Mary Owen OAM and Sylvie Shaw

In 1975, Mary Owen and Sylvie Shaw co-founded the Working Women's Centre.

Honour Roll

Mary Owen (1921-2017) was born on 8 February 1921 in Balwyn, Victoria. She was educated at Korowa Church of England Girls' Grammar School and Lauriston Girls' School. Following school she worked as a stenographer before marrying in 1942. She then had three children and worked in various secretarial jobs, including doing typing from home. She moved into sales and editing for the journal of the Association of Architects, Engineers, Surveyors and Draughtsmen of Australia, where she worked from 1963-75.

Mary became politically active in the late 1960s and was one of the early members of the Women's Electoral Lobby in 1972. Through its women's committee she co-founded with Sylvie Shaw the Working Women's Centre, which was an independent research and lobby group concentrating on women's issues in employment. They secured funding for it in 1975, International Women's Year, with a seeding grant and proceeded to set it up. Ongoing funding was received from the National Women's Advisory Council.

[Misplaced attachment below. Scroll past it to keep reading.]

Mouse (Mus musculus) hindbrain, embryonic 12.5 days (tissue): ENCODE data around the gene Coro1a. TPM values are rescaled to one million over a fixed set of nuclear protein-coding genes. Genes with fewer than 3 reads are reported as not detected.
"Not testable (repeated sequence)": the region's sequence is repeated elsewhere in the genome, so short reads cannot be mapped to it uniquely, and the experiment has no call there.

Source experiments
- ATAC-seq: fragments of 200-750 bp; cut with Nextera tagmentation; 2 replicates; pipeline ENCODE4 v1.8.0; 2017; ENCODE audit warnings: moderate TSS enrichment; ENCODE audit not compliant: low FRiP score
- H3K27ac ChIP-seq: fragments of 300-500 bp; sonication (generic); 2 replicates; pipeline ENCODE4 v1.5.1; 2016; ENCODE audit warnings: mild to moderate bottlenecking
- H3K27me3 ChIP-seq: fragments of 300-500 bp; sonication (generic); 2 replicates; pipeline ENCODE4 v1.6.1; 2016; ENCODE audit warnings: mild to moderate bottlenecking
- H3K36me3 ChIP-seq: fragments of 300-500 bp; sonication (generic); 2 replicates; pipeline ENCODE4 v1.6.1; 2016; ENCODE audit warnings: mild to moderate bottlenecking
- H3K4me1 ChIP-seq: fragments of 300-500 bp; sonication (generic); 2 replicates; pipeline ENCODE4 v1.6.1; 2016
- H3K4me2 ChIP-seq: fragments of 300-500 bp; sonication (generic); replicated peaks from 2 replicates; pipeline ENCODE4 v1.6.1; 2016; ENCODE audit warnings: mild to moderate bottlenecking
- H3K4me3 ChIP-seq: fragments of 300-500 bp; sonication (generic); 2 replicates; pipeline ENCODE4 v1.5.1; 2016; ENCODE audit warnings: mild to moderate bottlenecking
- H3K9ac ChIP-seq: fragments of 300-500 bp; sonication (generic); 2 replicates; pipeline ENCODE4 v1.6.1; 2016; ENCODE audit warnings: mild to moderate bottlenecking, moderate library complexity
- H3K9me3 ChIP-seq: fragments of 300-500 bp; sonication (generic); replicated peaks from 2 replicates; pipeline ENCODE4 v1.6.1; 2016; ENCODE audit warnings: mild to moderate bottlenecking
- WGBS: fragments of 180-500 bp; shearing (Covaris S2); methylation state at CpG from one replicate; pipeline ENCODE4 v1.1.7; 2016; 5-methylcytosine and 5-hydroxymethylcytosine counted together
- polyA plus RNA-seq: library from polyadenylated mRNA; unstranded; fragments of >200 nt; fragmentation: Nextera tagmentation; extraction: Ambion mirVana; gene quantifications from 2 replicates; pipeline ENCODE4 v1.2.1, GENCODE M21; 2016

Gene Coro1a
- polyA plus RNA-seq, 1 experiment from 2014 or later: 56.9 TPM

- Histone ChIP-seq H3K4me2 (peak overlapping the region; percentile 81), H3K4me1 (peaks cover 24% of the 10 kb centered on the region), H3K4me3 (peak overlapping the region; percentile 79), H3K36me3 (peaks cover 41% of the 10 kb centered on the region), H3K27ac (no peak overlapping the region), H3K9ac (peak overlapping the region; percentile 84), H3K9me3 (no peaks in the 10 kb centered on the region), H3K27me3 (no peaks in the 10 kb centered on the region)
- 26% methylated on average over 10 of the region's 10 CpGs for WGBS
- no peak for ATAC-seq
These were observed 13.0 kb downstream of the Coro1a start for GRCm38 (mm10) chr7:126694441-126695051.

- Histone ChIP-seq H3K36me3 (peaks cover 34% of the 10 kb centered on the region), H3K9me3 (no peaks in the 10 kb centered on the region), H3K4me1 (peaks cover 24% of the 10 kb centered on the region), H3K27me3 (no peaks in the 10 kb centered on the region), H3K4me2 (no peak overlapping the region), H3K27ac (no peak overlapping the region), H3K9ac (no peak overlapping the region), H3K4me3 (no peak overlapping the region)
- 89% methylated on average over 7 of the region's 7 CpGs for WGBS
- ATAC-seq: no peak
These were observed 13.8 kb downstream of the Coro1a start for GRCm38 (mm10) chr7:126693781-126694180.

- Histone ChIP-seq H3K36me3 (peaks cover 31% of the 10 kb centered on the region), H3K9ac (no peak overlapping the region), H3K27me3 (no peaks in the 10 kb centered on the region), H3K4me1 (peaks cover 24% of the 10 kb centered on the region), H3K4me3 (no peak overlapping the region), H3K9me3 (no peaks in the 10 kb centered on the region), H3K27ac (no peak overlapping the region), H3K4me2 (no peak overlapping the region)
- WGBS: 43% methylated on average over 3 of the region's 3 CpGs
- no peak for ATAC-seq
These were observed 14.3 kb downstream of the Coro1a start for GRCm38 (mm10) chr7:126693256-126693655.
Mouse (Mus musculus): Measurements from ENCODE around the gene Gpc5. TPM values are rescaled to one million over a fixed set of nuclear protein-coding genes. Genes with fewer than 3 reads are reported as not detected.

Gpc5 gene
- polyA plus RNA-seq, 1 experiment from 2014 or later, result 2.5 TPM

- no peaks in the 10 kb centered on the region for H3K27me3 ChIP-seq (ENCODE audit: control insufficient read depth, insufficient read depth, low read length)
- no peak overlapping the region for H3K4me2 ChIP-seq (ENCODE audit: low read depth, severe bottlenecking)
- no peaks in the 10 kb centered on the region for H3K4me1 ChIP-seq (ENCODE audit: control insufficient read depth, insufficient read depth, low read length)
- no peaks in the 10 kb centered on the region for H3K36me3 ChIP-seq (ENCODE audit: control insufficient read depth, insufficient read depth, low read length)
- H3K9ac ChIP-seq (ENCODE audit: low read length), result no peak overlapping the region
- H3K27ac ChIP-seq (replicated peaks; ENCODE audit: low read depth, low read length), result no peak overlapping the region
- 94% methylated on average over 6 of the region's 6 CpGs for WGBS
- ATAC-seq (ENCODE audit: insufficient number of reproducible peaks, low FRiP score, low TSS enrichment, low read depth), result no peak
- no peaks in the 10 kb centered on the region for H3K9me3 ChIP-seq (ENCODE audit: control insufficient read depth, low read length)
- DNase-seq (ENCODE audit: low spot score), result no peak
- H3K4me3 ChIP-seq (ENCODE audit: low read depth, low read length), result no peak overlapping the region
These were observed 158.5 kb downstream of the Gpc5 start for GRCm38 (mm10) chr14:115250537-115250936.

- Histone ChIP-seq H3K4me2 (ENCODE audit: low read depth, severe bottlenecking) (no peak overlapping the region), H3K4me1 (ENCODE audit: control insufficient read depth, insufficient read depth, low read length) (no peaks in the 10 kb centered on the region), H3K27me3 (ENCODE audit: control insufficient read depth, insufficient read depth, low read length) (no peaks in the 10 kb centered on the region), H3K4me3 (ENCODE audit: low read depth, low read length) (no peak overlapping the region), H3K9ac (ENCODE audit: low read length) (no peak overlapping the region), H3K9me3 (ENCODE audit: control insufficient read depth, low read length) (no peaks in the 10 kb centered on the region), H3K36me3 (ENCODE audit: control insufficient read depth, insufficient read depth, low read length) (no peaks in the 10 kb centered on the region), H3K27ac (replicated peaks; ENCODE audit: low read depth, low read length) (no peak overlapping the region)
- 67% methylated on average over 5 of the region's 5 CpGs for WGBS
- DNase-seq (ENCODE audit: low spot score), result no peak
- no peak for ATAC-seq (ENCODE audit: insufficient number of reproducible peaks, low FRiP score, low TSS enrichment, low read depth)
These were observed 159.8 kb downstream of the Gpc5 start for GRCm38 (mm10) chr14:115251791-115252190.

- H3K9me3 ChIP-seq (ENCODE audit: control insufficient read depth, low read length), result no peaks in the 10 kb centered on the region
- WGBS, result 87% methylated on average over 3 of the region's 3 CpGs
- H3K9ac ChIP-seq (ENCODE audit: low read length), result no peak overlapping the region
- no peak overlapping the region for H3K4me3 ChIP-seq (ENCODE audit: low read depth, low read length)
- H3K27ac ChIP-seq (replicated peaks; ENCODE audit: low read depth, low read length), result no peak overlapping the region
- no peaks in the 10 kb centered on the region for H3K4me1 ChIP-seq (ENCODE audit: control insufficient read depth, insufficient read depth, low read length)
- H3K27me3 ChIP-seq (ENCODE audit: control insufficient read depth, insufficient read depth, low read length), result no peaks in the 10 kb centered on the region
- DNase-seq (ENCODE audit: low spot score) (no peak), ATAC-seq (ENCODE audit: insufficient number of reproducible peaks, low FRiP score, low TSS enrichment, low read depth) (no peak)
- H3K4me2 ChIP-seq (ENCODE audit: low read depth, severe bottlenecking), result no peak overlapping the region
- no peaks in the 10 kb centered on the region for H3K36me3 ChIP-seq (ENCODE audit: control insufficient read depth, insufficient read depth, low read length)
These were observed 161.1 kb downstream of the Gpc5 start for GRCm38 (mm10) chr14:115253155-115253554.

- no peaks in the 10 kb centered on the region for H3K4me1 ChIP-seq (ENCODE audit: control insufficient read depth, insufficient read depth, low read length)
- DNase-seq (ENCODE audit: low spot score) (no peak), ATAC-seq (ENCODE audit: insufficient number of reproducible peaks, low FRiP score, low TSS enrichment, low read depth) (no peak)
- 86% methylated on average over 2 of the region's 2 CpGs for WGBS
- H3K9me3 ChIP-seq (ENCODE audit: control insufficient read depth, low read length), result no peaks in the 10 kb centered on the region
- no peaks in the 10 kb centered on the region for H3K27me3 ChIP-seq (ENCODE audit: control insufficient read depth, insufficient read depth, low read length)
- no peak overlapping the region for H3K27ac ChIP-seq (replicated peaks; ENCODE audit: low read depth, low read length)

They employed two part-time migrant liaison officers and focused on the particular needs of migrant women in the workplace. Mary and Sylvie published a journal called Women at Work which had 6000 subscriptions in 1977 and 13,000 in 1982. The Women's Working Centre was absorbed into the ACTU in 1979 and made defunct in 1984.

Over the years, Mary attended numerous conferences and sat on various committees related to women's employment and published many articles on the topic. She was a member of the Council for Civil Liberties, the Committee for Constitutional Change, Political Economy Group and the Australian Women's Education Coalition. She was a member of the La Trobe University Council 1983-90 and was appointed Deputy Chancellor in 1989. Mary was awarded the Queen's Silver Jubilee Medal in 1977 and the Order of Australia in 1984.

In 1986, the first Mary Owen Dinner was organised in Melbourne to celebrate her retirement. It is now held annually with a female speaker and is attended by hundreds of women wearing purple, green and white.